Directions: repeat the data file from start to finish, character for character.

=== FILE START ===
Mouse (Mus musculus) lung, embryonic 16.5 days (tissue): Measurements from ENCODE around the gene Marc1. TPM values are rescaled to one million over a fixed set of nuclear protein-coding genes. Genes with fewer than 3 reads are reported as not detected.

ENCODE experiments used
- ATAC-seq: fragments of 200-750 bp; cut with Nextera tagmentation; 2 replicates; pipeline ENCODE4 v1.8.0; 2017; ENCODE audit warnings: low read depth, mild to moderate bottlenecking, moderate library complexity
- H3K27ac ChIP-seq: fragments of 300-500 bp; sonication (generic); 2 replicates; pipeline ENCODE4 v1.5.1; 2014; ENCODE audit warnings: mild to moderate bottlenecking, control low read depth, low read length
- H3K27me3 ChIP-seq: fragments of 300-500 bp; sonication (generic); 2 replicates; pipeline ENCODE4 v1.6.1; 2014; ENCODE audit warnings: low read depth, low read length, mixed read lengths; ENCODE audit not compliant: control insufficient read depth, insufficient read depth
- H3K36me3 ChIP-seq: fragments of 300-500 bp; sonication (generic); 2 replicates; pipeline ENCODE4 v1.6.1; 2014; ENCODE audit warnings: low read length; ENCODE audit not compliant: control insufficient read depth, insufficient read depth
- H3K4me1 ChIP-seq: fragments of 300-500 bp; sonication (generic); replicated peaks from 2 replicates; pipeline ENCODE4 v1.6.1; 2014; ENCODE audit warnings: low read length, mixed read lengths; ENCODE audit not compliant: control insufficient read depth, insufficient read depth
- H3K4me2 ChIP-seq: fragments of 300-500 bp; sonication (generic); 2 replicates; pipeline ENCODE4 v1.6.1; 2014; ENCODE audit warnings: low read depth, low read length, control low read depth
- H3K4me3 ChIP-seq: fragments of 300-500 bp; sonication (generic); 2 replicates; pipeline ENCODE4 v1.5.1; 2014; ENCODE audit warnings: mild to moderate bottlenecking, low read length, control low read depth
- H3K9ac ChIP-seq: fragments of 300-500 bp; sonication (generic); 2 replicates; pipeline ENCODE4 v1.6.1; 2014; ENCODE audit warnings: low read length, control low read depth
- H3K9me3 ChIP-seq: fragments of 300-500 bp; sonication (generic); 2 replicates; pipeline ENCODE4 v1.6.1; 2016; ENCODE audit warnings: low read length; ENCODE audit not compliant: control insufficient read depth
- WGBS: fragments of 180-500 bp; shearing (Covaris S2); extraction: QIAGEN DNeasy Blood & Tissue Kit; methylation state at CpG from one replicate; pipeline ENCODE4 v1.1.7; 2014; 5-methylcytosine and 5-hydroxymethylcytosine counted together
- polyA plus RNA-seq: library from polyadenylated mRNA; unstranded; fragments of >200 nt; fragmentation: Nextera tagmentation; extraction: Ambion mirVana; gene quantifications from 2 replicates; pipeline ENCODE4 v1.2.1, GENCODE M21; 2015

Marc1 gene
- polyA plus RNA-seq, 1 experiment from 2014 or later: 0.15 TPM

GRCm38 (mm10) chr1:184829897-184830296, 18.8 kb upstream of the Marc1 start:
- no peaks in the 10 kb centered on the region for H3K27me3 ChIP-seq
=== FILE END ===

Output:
Mouse (Mus musculus) lung, embryonic 16.5 days (tissue): Measurements from ENCODE around the gene Marc1. TPM values are rescaled to one million over a fixed set of nuclear protein-coding genes. Genes with fewer than 3 reads are reported as not detected.

ENCODE experiments used
- ATAC-seq: fragments of 200-750 bp; cut with Nextera tagmentation; 2 replicates; pipeline ENCODE4 v1.8.0; 2017; ENCODE audit warnings: low read depth, mild to moderate bottlenecking, moderate library complexity
- H3K27ac ChIP-seq: fragments of 300-500 bp; sonication (generic); 2 replicates; pipeline ENCODE4 v1.5.1; 2014; ENCODE audit warnings: mild to moderate bottlenecking, control low read depth, low read length
- H3K27me3 ChIP-seq: fragments of 300-500 bp; sonication (generic); 2 replicates; pipeline ENCODE4 v1.6.1; 2014; ENCODE audit warnings: low read depth, low read length, mixed read lengths; ENCODE audit not compliant: control insufficient read depth, insufficient read depth
- H3K36me3 ChIP-seq: fragments of 300-500 bp; sonication (generic); 2 replicates; pipeline ENCODE4 v1.6.1; 2014; ENCODE audit warnings: low read length; ENCODE audit not compliant: control insufficient read depth, insufficient read depth
- H3K4me1 ChIP-seq: fragments of 300-500 bp; sonication (generic); replicated peaks from 2 replicates; pipeline ENCODE4 v1.6.1; 2014; ENCODE audit warnings: low read length, mixed read lengths; ENCODE audit not compliant: control insufficient read depth, insufficient read depth
- H3K4me2 ChIP-seq: fragments of 300-500 bp; sonication (generic); 2 replicates; pipeline ENCODE4 v1.6.1; 2014; ENCODE audit warnings: low read depth, low read length, control low read depth
- H3K4me3 ChIP-seq: fragments of 300-500 bp; sonication (generic); 2 replicates; pipeline ENCODE4 v1.5.1; 2014; ENCODE audit warnings: mild to moderate bottlenecking, low read length, control low read depth
- H3K9ac ChIP-seq: fragments of 300-500 bp; sonication (generic); 2 replicates; pipeline ENCODE4 v1.6.1; 2014; ENCODE audit warnings: low read length, control low read depth
- H3K9me3 ChIP-seq: fragments of 300-500 bp; sonication (generic); 2 replicates; pipeline ENCODE4 v1.6.1; 2016; ENCODE audit warnings: low read length; ENCODE audit not compliant: control insufficient read depth
- WGBS: fragments of 180-500 bp; shearing (Covaris S2); extraction: QIAGEN DNeasy Blood & Tissue Kit; methylation state at CpG from one replicate; pipeline ENCODE4 v1.1.7; 2014; 5-methylcytosine and 5-hydroxymethylcytosine counted together
- polyA plus RNA-seq: library from polyadenylated mRNA; unstranded; fragments of >200 nt; fragmentation: Nextera tagmentation; extraction: Ambion mirVana; gene quantifications from 2 replicates; pipeline ENCODE4 v1.2.1, GENCODE M21; 2015

Marc1 gene
- polyA plus RNA-seq, 1 experiment from 2014 or later: 0.15 TPM

GRCm38 (mm10) chr1:184829897-184830296, 18.8 kb upstream of the Marc1 start:
- no peaks in the 10 kb centered on the region for H3K27me3 ChIP-seq